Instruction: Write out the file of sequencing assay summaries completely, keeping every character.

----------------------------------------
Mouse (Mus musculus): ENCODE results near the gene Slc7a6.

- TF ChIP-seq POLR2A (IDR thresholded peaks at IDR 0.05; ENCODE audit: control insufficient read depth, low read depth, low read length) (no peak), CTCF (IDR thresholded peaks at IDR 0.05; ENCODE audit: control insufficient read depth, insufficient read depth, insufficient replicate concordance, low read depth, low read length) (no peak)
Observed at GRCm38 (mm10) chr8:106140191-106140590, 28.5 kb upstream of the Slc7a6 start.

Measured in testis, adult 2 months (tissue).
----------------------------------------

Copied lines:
Mouse (Mus musculus): ENCODE results near the gene Slc7a6.

- TF ChIP-seq POLR2A (IDR thresholded peaks at IDR 0.05; ENCODE audit: control insufficient read depth, low read depth, low read length) (no peak), CTCF (IDR thresholded peaks at IDR 0.05; ENCODE audit: control insufficient read depth, insufficient read depth, insufficient replicate concordance, low read depth, low read length) (no peak)
Observed at GRCm38 (mm10) chr8:106140191-106140590, 28.5 kb upstream of the Slc7a6 start.

Measured in testis, adult 2 months (tissue).